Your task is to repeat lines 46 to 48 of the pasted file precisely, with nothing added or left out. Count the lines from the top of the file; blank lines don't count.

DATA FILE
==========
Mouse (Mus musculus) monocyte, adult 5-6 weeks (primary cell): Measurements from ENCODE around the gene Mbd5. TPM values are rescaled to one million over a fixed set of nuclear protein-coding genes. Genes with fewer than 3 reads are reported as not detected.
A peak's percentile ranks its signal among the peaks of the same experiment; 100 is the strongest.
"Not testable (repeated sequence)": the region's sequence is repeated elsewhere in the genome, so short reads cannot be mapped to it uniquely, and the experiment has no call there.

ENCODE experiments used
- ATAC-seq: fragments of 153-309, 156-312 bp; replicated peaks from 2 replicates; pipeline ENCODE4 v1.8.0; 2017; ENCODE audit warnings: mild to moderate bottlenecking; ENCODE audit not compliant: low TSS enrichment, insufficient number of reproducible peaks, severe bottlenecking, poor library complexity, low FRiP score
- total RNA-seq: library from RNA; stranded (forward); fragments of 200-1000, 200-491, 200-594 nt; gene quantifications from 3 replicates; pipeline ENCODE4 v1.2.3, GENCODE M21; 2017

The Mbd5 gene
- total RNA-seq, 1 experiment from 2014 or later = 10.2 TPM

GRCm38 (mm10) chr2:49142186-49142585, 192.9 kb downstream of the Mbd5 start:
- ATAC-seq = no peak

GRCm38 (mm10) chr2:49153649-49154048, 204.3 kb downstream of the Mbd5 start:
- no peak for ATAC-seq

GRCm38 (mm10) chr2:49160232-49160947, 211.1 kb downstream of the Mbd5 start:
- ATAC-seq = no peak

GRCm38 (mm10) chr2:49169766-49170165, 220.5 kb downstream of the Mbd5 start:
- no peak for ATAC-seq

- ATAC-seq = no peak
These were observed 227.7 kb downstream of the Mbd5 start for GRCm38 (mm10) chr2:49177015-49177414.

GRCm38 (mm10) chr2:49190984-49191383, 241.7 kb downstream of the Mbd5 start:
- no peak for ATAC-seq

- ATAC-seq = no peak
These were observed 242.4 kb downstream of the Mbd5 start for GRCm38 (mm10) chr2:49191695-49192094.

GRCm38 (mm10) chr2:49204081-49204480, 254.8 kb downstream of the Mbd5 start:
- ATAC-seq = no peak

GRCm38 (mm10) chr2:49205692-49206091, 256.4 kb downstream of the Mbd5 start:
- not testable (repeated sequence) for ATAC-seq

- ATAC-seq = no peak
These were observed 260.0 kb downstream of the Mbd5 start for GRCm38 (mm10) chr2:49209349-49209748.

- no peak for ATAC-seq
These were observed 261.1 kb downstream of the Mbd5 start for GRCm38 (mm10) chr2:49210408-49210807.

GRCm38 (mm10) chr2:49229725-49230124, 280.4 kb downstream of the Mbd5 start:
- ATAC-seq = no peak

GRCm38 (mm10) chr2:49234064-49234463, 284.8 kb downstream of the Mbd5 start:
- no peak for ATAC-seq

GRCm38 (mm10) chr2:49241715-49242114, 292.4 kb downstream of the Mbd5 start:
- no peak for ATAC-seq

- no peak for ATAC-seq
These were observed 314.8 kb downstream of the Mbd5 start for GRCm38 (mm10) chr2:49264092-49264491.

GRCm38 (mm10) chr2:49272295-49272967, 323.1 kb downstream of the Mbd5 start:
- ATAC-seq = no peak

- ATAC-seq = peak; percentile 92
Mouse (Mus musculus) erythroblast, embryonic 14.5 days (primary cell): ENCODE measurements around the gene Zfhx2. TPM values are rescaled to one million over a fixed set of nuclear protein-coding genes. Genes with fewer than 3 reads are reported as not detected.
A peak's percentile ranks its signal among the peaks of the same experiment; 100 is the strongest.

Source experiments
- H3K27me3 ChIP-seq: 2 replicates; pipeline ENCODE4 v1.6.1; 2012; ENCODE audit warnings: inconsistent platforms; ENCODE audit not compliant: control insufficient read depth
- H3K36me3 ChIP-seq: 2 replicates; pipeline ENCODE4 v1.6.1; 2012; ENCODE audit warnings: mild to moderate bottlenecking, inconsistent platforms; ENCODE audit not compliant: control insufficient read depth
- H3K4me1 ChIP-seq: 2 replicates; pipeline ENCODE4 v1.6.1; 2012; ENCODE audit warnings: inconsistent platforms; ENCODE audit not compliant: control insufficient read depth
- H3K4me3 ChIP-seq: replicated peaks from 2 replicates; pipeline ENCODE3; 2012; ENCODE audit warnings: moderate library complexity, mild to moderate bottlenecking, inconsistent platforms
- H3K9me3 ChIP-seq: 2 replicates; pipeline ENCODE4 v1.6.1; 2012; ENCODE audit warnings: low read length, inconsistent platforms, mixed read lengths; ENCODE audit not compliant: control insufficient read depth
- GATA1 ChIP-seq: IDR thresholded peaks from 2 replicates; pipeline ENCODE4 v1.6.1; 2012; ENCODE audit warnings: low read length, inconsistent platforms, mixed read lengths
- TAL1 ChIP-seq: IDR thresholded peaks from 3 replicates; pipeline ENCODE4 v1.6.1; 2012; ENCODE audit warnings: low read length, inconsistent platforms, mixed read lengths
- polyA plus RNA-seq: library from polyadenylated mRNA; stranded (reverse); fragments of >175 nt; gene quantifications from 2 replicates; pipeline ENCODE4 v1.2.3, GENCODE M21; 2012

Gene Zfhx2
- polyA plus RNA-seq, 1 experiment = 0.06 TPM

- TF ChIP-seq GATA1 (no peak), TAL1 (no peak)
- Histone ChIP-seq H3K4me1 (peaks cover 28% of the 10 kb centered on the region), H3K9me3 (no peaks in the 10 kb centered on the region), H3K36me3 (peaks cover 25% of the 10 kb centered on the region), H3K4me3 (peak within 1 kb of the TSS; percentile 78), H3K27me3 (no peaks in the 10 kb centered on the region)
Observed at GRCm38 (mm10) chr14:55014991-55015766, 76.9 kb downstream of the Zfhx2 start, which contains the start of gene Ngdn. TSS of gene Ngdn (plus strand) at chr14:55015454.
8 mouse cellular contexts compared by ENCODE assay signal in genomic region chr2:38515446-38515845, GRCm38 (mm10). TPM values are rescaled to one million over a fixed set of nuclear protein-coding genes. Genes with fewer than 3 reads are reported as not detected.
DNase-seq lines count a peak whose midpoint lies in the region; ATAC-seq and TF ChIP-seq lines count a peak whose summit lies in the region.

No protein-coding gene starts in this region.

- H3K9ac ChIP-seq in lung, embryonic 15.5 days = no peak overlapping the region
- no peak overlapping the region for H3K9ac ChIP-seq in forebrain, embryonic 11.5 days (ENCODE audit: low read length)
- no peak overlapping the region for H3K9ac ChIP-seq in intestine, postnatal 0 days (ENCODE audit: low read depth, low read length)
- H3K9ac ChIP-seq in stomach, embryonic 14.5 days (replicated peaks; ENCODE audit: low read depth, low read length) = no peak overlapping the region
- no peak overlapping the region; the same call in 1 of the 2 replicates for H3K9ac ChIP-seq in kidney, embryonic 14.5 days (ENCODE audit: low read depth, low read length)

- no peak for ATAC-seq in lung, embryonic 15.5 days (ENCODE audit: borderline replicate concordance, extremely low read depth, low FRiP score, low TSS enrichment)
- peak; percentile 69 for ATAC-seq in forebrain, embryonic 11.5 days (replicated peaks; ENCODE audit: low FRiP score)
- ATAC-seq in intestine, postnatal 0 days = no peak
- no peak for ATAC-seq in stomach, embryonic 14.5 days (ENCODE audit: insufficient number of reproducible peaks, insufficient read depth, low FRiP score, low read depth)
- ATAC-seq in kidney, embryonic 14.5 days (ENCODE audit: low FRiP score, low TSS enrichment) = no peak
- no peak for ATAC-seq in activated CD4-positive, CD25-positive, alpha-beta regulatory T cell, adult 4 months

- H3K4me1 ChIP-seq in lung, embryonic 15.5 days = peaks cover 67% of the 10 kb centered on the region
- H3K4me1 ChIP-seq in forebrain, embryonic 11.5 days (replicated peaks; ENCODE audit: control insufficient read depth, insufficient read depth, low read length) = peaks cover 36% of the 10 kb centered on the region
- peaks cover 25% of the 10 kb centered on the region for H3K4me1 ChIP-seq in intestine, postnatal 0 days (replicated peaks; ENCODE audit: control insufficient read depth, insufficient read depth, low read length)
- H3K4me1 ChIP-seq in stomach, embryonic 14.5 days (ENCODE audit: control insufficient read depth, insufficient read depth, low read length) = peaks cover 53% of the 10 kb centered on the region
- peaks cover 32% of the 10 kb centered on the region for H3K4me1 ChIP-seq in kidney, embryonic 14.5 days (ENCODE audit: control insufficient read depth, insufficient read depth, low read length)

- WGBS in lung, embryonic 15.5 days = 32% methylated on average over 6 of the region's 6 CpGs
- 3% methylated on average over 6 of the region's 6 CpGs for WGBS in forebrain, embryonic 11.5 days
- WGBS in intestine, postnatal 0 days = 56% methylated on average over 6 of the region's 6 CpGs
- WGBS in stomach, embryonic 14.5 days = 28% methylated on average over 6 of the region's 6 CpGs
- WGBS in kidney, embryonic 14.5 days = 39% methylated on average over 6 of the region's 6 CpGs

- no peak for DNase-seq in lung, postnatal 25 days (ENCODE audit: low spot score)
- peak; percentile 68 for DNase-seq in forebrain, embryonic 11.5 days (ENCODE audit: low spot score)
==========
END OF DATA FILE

- H3K36me3 ChIP-seq: 2 replicates; pipeline ENCODE4 v1.6.1; 2012; ENCODE audit warnings: mild to moderate bottlenecking, inconsistent platforms; ENCODE audit not compliant: control insufficient read depth
- H3K4me1 ChIP-seq: 2 replicates; pipeline ENCODE4 v1.6.1; 2012; ENCODE audit warnings: inconsistent platforms; ENCODE audit not compliant: control insufficient read depth
- H3K4me3 ChIP-seq: replicated peaks from 2 replicates; pipeline ENCODE3; 2012; ENCODE audit warnings: moderate library complexity, mild to moderate bottlenecking, inconsistent platforms